I have a class with deleted copy ctor and a destructor that frees a C resource.

I would expect emplace_back to move objects and call destructor only once, but it's being called in emplace_back, as seen in the stl implementation on linux below. Why is this happening?

The result is that the C resource is being freed more than once.

    statement(statement&&) = default;                                                 
    statement& operator=(statement&&) = default;                                      

    statement(const statement&) = delete;                                             
    statement& operator=(const statement&) = delete;

396│   template<typename _Tp, typename _Alloc>
397│     template<typename... _Args>
398│       void
399│       vector<_Tp, _Alloc>::
400│       _M_emplace_back_aux(_Args&&... __args)
401│       {
402│         const size_type __len =
403│           _M_check_len(size_type(1), "vector::_M_emplace_back_aux");
404│         pointer __new_start(this->_M_allocate(__len));
405│         pointer __new_finish(__new_start);
406│         __try
407│           {
408│             _Alloc_traits::construct(this->_M_impl, __new_start + size(),
409│                                      std::forward<_Args>(__args)...);
410│             __new_finish = 0;
412│             __new_finish
413│               = std::__uninitialized_move_if_noexcept_a
414│               (this->_M_impl._M_start, this->_M_impl._M_finish,
415│                __new_start, _M_get_Tp_allocator());
417│             ++__new_finish;
418│           }
419│         __catch(...)
420│           {
421│             if (!__new_finish)
422│               _Alloc_traits::destroy(this->_M_impl, __new_start + size());
423│             else
424│               std::_Destroy(__new_start, __new_finish, _M_get_Tp_allocator());
425│             _M_deallocate(__new_start, __len);
426│             __throw_exception_again;
427│           }
428├>        std::_Destroy(this->_M_impl._M_start, this->_M_impl._M_finish,
429│                       _M_get_Tp_allocator());
430│         _M_deallocate(this->_M_impl._M_start,
431│                       this->_M_impl._M_end_of_storage
432│                       - this->_M_impl._M_start);
433│         this->_M_impl._M_start = __new_start;
434│         this->_M_impl._M_finish = __new_finish;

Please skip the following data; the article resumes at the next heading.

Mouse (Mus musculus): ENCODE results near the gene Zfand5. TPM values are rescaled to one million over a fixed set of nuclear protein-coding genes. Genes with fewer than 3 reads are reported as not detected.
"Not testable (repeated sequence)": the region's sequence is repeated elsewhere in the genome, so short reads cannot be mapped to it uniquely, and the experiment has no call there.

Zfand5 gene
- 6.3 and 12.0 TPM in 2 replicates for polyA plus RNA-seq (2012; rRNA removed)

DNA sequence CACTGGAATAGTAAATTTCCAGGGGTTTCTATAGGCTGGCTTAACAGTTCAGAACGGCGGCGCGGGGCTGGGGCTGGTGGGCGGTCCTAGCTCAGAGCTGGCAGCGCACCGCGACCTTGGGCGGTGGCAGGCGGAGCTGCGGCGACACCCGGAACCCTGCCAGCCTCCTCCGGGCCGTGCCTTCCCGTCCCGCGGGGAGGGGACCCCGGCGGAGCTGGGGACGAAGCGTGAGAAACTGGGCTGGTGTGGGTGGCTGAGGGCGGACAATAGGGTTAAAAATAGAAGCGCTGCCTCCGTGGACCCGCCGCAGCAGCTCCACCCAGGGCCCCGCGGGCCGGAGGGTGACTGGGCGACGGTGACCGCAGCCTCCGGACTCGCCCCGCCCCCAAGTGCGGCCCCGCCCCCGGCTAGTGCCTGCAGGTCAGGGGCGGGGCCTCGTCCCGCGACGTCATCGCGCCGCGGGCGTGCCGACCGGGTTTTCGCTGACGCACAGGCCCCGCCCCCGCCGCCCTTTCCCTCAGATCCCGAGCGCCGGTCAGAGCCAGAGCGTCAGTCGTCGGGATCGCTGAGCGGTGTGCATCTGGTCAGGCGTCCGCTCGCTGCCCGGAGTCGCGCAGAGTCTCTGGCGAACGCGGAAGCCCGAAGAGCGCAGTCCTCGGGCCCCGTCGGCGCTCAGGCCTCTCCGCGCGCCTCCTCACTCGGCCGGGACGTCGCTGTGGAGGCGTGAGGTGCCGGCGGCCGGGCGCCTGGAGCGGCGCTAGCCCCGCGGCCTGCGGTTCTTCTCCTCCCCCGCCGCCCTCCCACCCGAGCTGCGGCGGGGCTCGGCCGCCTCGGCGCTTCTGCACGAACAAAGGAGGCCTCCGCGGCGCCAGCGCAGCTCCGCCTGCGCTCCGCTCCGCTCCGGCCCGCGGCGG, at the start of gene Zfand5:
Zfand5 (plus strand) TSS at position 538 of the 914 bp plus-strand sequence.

• This answer is related to my problem: stackoverflow.com/a/12739939/72784
    – piotr
    Feb 8, 2014 at 13:13
  • 1
    What if you add some noexcept on your move ctor? Would that help?
    – detunized
    Feb 8, 2014 at 13:23
  • This looks like a resizing function of vector, i.e. it allocates a new buffer, copies/moves the element from the old buffer to the new buffer, and destroyes the elements in the old buffer (but not in the new buffer). Make sure your move constructor correctly transfers the resource and leaves the moved-from object either with a new resource or w/o any resource, so that it can be destroyed w/o affecting the moved-to object.
    – dyp
    Feb 8, 2014 at 13:39
  • 1
    @detunized vector will copy only if the move ctor is not noexcept and if the copy ctor can be used (if the type is CopyInsertable). For the type statement, the copy ctor is private, so the move ctor will be used (with a weaker exception safety guarantee).
    – dyp
    Feb 8, 2014 at 13:49
  • @detunized the move ctor was default which means that is noexcept. Also the code path through STL indicated that objects were being moved. Move ctor was deleted.
    – piotr
    Feb 8, 2014 at 15:30

1 Answer 1


There are two things that have escaped your notice:

  1. A moved-from object will still be destructed, so your move operation must transfer resources
  2. When a vector grows, it might need to re-allocate which is a 4 steps operations: acquire new storage, move-construct (or copy-construct) new elements in the new storage (from the old), destroy old elements, release old storage.

So, your problem is simply that you do not transfer resources properly; using std::unique_ptr as the basis of your custom class and you will not suffer such woes.

  • I fixed it by transferring the resource on the move constructor explicitly, so the destructor doesn't free it in that case.
    – piotr
    Feb 8, 2014 at 15:31

Your Answer

By clicking “Post Your Answer”, you agree to our terms of service, privacy policy and cookie policy

Not the answer you're looking for? Browse other questions tagged or ask your own question.